Alongside other trends in the growing market for wearables, there appears to be a growing demand for connected devices that help users keep safe when spending time in the sun. That's fitting since summer is fast approaching in some parts of the world. Users will be soaking up vitamin D with impunity and some less desirable UV radiation as well. The harm of too much UV radiation may not be perfectly understood but it is known to lead to skin cancer, undesirable signs of aging, and more. Now, thanks to new innovations by L'Oréal, among some others in the burgeoning new category, it's possible to enjoy the former so many of the negative effects of the latter. This is one growing trend that wearable manufacturers may want to pay attention to.
L'Oréal's own device, the La Roche-Posay branded UV Sense featured at this year's CES 2018 event, stands apart as being innovative without clashing with style. The device is a battery-free indicator that's small enough to fit on a fingernail, doesn't require a battery, and connects to a user's smartphone via NFC to provide metrics about their exposure. It also provides advice on how to reduce related issues. However, it can only be worn for weeks before a new UV Sense is recommended. It's also hardly the only device designed to accomplish that feat and some of the others that are available provide a more permanent solution with real-time feedback. Ultra Inc's Violet is a wearable device which accomplishes a similar result but provides a warning when sun exposure goes on for too long. There's currently no timeframe for that particular device to be released but this wouldn't be much of a trend if there weren't other options. The Shade UV sensor is currently available for just under $250 and clips to any piece of clothing magnetically. It takes things a step further by measuring the exposure to harmful rays from even indoor light-bulbs. Meanwhile, the QSun one-ups that further by adding A.I. to analyze the wearer's skin and offer suggestions on which sunscreen should be used – in addition to advice and information about vitamin D intake. That device, for early birds through the associated IndieGoGo campaign, is available for just under $60.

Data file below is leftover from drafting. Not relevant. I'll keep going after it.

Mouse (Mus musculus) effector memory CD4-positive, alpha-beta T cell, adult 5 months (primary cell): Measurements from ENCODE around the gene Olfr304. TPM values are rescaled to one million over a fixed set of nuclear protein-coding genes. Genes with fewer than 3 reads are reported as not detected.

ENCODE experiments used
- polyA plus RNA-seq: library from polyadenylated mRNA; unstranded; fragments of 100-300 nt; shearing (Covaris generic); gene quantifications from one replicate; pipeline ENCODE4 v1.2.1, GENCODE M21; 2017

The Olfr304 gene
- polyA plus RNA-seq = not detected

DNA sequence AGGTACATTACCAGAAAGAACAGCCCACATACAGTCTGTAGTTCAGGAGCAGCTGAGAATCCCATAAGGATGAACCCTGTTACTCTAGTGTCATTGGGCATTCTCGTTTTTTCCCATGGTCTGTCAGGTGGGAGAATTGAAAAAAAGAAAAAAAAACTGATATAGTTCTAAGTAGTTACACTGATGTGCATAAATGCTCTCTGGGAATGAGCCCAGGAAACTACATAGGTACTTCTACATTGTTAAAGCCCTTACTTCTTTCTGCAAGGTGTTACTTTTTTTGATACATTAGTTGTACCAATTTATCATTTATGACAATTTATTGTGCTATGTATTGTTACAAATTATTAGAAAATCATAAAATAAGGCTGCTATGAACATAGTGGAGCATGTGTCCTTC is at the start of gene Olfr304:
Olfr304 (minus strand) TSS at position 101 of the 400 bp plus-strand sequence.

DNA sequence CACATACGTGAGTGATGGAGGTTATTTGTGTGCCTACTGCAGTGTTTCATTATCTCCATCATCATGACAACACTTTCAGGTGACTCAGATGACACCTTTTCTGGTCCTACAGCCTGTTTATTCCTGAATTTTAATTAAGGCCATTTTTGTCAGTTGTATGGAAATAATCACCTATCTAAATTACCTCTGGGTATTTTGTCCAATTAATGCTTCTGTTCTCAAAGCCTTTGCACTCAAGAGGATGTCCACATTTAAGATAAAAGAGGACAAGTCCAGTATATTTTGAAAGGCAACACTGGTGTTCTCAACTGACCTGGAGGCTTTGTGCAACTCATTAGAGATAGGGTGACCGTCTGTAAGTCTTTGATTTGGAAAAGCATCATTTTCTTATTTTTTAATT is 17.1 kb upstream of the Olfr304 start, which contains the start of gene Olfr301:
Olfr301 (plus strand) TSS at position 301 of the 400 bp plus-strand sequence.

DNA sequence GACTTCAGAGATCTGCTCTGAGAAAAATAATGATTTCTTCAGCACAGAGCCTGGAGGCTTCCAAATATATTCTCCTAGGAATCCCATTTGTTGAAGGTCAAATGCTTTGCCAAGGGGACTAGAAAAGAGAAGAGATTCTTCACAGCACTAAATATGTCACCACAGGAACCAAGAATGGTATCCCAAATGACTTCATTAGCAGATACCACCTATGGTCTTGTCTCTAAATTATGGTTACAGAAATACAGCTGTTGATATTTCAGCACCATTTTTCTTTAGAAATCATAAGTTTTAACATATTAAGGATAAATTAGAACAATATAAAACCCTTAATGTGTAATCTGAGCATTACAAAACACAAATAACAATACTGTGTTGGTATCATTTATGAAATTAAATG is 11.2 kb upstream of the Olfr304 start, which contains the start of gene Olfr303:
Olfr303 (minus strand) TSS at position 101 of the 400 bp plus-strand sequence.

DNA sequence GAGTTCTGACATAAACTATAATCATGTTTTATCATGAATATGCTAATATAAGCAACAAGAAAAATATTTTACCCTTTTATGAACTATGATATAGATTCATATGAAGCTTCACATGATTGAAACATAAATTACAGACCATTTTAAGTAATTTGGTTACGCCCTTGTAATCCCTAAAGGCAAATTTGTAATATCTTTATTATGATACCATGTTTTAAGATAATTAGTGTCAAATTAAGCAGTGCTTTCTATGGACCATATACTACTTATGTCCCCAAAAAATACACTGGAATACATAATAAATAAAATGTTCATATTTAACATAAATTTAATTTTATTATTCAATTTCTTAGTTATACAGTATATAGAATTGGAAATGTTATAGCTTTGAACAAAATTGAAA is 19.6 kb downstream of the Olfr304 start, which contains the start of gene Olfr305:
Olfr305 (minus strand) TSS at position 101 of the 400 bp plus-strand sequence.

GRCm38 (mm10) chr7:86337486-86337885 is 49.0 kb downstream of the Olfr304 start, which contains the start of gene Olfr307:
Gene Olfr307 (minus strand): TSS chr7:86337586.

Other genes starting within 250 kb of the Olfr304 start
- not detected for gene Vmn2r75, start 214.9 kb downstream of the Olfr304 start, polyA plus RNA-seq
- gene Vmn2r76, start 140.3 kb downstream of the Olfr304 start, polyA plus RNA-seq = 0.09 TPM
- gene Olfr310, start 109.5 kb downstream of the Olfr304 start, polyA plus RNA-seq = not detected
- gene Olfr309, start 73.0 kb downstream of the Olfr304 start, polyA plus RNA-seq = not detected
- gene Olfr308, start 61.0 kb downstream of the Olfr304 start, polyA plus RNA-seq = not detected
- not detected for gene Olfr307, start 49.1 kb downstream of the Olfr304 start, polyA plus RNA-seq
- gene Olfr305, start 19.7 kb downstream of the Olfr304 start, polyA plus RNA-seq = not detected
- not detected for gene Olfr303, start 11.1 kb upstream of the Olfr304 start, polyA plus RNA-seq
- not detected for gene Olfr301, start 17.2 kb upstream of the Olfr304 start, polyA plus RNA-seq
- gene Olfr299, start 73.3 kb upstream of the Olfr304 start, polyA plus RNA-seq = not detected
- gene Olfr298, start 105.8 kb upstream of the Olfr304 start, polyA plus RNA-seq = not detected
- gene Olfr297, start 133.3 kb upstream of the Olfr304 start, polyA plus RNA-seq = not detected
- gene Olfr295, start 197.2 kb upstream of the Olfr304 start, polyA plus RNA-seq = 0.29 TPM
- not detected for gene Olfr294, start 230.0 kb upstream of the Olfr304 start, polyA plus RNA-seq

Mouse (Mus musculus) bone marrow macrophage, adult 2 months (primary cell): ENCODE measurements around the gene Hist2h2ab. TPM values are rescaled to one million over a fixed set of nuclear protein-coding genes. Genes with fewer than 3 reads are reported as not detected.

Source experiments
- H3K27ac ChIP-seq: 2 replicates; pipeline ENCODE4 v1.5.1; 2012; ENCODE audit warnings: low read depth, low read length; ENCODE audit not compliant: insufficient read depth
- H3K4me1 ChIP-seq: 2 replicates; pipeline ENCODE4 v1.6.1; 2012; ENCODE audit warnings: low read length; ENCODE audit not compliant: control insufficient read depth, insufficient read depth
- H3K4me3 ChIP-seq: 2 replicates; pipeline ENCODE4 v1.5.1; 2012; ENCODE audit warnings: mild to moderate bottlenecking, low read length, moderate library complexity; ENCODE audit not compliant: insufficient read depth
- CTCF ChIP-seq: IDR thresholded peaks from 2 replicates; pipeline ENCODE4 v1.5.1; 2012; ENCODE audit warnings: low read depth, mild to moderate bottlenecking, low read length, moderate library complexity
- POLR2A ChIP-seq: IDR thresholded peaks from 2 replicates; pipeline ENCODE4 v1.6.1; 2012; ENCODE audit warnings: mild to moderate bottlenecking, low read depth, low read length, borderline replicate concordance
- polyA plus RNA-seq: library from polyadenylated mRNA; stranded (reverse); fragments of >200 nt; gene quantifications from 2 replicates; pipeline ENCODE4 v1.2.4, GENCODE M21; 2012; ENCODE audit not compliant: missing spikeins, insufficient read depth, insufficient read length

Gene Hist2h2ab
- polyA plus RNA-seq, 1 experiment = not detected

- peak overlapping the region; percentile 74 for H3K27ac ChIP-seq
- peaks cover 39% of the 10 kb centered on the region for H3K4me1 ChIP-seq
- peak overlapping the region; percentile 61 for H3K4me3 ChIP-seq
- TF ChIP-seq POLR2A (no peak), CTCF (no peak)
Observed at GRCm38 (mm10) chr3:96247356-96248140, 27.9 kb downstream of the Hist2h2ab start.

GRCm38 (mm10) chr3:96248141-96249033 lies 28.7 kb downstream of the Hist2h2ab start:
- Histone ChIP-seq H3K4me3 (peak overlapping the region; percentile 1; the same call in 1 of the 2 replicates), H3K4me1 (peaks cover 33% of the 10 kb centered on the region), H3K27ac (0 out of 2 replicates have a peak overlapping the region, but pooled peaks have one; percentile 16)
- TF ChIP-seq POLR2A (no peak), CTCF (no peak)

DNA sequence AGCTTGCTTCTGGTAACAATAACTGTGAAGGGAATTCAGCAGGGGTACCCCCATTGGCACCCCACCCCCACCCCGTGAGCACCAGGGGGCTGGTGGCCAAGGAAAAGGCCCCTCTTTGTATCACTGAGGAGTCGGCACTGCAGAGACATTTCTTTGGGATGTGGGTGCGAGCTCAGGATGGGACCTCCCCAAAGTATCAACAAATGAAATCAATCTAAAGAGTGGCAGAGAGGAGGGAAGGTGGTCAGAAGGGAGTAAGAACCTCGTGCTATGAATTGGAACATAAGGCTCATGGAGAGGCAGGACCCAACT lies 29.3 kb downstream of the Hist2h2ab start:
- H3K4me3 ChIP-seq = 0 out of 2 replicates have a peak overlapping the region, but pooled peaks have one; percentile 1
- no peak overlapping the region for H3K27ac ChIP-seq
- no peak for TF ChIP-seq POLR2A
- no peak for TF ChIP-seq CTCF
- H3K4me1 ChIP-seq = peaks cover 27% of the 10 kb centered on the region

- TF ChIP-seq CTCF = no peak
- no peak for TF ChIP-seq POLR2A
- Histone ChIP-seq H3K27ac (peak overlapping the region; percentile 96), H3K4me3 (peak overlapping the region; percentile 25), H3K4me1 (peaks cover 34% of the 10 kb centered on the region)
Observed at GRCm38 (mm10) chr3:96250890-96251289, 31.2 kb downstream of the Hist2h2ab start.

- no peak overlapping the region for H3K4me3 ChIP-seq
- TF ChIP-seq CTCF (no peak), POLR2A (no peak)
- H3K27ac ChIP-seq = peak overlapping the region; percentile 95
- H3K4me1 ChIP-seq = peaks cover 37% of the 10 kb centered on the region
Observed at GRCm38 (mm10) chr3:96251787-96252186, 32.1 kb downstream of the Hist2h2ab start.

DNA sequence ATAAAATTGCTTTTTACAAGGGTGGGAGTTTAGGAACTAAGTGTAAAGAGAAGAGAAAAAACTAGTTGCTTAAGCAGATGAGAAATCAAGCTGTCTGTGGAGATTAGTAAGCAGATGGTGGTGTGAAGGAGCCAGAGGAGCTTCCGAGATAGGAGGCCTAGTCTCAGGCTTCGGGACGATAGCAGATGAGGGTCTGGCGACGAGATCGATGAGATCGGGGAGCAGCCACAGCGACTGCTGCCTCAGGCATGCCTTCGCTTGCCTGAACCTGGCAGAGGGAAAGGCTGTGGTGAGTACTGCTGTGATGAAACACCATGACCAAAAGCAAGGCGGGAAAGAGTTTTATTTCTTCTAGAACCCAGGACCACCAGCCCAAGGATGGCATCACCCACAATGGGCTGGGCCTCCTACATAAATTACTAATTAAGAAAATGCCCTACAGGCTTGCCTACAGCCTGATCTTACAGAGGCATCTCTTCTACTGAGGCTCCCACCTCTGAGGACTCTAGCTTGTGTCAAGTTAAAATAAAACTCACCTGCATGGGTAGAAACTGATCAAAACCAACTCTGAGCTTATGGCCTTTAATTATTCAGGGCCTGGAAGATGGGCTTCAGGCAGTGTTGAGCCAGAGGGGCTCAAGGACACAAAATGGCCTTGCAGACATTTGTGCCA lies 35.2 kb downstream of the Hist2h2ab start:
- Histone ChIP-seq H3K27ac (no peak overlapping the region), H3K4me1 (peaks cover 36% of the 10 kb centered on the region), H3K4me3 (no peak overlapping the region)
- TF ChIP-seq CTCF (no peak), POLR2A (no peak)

Beyond even those solutions, mobile applications have already been available for quite some time but are beginning to pick up on similar complexities to the QSun magnetic clip-on. Still, other companies are focusing their efforts on protecting consumers' eyes from overexposure to the sun via smart glasses enabled with similar sensors and software. So there seems to be a real demand for these types of products. With sunnier months on the way, coupled with the fact that this may just be the next big trend in wearable technologies, it probably shouldn't be too surprising if some of these sensors start finding their way into smartwatches and other wearables in the near future.